Back on 27 May 2006, I saw my youngest crescent moon to date, a 19 hour waxing crescent. This morning I got my oldest Moon, 28.73 day old waning crescent. In terms of absolute time from a New Moon that's 18h57m, three minutes besting my personal record.

The period from New Moon to New Moon is known as synodic month, or lunation, with a value of 29.53 days. Charlie asked if this was a constant which I am thinking it is but not too certain.

I arrived around 0415 with coffee in hand at our usual bench on the John Finley Walk, Carl Schurz Park. Surprisingly there were some people about the area. 2 women in workout clothes walked by briskly - I'd see them pass both ways. Another lone guy was leaning on the railing looking out over the river. At first I thought it was Charlie but it be another 10 minutes or so before he showed.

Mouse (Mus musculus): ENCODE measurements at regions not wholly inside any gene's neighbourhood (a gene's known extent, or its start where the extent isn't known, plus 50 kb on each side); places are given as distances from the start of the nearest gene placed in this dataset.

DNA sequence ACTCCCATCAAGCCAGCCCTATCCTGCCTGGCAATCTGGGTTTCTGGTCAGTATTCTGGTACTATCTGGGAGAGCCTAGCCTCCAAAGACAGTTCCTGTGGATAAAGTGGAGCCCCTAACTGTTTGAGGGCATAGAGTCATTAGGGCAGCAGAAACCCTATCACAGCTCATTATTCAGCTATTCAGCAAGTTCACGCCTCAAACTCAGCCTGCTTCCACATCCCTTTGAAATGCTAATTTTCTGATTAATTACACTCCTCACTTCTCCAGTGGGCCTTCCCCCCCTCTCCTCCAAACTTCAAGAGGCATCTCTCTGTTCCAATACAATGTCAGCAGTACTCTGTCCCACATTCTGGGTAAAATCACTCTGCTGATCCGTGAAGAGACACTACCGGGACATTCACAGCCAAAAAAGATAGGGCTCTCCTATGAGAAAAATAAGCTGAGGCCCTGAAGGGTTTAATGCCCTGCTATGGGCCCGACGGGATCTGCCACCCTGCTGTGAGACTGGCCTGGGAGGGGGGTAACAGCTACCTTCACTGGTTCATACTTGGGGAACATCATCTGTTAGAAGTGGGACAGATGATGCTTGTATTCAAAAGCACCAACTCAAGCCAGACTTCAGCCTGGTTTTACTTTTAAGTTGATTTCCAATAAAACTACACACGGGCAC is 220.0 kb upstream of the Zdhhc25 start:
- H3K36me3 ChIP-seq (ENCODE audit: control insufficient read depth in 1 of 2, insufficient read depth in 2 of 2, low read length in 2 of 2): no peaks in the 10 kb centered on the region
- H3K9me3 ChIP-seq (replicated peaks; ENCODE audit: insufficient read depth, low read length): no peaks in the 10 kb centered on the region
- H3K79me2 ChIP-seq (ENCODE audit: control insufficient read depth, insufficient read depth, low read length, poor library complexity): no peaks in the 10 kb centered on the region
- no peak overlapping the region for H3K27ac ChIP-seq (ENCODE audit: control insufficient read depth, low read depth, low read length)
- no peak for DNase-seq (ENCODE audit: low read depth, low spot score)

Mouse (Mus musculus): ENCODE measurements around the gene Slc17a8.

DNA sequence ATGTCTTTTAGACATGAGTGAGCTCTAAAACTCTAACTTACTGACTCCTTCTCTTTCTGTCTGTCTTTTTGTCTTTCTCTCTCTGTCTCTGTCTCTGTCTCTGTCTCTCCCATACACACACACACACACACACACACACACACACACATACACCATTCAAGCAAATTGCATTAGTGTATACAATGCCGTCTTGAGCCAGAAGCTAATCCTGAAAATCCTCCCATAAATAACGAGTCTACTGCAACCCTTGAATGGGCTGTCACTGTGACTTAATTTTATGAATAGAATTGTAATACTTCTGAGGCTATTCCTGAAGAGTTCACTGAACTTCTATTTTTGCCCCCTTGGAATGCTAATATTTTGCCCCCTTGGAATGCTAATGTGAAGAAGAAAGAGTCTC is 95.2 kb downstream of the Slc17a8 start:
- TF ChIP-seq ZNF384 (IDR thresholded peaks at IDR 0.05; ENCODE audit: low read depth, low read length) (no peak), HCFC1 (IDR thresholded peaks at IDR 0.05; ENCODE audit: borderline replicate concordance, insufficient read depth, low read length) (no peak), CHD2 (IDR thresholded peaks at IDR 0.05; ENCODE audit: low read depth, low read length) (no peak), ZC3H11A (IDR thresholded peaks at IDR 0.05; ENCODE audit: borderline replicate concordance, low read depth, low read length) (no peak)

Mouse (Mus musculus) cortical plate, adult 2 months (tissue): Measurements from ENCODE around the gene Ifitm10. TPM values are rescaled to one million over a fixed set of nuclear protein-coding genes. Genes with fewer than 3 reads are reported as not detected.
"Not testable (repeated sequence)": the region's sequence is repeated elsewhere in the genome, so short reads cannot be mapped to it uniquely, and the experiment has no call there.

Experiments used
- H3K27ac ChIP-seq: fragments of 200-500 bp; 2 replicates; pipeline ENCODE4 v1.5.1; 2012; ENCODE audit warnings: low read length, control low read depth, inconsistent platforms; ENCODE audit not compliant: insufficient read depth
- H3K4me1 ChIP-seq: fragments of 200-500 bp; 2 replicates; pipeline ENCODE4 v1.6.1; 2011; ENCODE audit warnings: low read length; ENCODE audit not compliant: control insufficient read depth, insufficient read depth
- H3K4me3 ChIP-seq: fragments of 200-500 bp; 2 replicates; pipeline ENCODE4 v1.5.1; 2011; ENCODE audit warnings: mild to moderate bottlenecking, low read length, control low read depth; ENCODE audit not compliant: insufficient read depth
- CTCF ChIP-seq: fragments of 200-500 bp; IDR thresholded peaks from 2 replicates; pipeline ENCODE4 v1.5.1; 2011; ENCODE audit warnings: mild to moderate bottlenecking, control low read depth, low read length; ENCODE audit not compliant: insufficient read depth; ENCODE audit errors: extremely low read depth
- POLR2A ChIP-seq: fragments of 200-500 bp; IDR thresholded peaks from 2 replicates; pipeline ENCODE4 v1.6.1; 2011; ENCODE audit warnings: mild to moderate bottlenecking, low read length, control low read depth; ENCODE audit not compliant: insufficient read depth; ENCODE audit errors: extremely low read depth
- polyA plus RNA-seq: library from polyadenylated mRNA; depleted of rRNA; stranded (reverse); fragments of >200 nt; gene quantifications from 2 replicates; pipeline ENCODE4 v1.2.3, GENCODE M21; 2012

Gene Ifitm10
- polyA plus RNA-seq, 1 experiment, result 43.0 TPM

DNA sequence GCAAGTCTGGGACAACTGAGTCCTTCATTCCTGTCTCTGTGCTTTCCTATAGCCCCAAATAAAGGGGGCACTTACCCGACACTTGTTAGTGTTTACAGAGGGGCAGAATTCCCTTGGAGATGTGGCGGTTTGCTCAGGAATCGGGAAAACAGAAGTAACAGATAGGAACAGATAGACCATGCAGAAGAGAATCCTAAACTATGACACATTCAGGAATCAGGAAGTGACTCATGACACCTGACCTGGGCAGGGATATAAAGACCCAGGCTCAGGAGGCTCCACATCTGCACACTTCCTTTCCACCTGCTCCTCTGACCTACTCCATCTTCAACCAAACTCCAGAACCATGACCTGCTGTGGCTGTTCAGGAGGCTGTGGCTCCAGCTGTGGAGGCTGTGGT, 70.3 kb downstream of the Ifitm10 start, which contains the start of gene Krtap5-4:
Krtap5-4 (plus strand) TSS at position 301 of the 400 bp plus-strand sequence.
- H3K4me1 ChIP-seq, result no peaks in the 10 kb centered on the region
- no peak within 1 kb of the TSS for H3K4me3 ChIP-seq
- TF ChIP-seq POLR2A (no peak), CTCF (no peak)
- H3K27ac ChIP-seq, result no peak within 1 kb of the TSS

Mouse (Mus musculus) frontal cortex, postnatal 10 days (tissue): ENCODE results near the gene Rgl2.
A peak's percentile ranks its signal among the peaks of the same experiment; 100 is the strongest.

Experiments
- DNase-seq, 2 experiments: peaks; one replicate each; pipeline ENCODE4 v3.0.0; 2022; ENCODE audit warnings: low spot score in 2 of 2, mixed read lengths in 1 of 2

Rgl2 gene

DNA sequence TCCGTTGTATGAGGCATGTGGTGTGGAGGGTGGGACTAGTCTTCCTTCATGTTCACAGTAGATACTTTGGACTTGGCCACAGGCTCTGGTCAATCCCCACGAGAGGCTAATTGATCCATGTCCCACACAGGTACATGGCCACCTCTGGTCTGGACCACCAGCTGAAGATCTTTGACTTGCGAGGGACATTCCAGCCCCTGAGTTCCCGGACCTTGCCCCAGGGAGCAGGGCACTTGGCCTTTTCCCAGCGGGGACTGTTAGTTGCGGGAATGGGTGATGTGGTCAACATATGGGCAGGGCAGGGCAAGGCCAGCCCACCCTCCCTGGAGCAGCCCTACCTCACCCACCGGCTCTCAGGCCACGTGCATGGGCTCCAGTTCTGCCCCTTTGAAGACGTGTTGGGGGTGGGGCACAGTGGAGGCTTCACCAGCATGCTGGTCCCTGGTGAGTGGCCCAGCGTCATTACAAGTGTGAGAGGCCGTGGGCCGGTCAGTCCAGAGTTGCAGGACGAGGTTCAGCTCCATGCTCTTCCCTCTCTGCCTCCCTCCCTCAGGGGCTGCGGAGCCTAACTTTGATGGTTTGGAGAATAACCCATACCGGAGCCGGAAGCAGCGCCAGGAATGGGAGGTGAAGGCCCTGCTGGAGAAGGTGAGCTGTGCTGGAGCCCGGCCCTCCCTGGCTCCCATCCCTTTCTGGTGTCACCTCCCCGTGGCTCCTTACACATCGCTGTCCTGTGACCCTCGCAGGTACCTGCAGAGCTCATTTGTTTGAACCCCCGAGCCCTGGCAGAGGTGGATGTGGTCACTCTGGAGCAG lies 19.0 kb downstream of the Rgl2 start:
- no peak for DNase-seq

While it was still dark, I grabbed some looks at M31 and Pleiades. With what an urban sky offers, I admired the starfield in and around Perseus. The sky was clear straight up, thin veils of cloud banded across the sky about 45° in altitude from the south-southwest reaching towards the east. Venus was brilliant above the bridge, easily to be mistaken for hovering helicopter.

Not long after Charlie arrived, twilight was coming on fast, a steady march as it climbed to the height of the bridge in no time; advancing with no obstacles. The Manhattan horizon was not yet as reddish or orangy as some mornings could be. Though the Moon was nearly 9.5° elongated from the Sun, leaving us a bit of a comfort zone. Compare that with the May crescent where elongation was 10°14'. When we spotted the crescent then the Sun was 2°57' below the horizon (no corrections for refraction).

This is the before picture of Venus rising above the Triborough Bridge. Red lamps mark the top of the two bridge pilons. The lone red lamp to the left is about 3°29' in altitude.